abstract = "Background: In the United States, more than 82{\%} of people report using alcohol in their lifetime. The purpose of this study is to (1) examine gender, ethnicity, age and socio-economic status differences in alcohol consumption and (2) examine the relationship between age and average number of drinks per day as moderated by ethnicity. Method: The data examined are from the 2010 Arizona Health Survey (n = 7700). Regression analysis was used to determine how demographics correlate with alcohol use. In addition, ethnicity mediates age and average number of drinks per day. Results: Reported current alcohol use was highest among non-Hispanic whites compared to Hispanics and Native Americans. More non-Hispanic whites and Hispanics reported consuming alcohol than Natives; however, Natives were twice as likely to report heavy episodic drinking defined as averaging three or more drinks per day than non-Hispanic whites and Hispanics. Age and average number of drinks were moderated by ethnicity. Hispanics average less drinks as they age, non-Hispanic whites remain consistent throughout their lifetime and Native Americans average more drinks as they age. Conclusions: These results provide a unique look at drinking patterns by ethnicity over the life course. Rates of drinking that may have been safe when someone was younger may no longer be safe as the person ages and health changes.",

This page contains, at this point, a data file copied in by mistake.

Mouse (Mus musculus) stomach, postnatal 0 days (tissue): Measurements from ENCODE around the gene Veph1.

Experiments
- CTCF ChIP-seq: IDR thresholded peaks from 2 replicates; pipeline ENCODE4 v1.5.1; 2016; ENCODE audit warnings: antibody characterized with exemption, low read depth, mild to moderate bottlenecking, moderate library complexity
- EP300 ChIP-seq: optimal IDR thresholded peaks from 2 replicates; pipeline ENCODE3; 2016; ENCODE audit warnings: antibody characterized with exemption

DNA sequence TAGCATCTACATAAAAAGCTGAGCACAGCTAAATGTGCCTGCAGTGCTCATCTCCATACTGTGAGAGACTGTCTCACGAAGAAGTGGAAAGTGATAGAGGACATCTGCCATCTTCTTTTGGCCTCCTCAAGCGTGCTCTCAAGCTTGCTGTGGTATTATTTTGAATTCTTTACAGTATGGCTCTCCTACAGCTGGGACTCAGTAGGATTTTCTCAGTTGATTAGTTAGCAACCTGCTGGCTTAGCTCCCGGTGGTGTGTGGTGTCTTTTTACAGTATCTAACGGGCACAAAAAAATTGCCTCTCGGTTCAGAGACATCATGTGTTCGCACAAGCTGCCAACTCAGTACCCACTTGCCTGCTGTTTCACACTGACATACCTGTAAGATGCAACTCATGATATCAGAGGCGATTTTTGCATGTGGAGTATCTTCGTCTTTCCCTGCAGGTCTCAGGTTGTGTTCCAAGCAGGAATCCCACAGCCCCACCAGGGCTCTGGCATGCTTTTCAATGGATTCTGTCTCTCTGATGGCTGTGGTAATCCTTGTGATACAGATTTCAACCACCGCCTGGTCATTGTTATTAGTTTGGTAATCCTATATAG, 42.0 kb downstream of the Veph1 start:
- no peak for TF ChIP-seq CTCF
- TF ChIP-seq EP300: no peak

keywords = "Alcohol, Binge drinking, Drinking (drinkers)",
author = "Jana Wardian and Wendy Wolfersteig and Elizabeth Schepel",
year = "2013",
doi = "10.3109/14659891.2012.721445",
language = "English (US)",
volume = "18",
pages = "229--237",
journal = "Journal of Substance Use",
issn = "1465-9891",
publisher = "Informa Healthcare",
number = "3",

}

TY - JOUR

T1 - Alcohol consumption in diverse populations

T2 - How ethnicity moderates average number of drinks per day and age

AU - Wardian, Jana

AU - Wolfersteig, Wendy

AU - Schepel, Elizabeth

PY - 2013

Y1 - 2013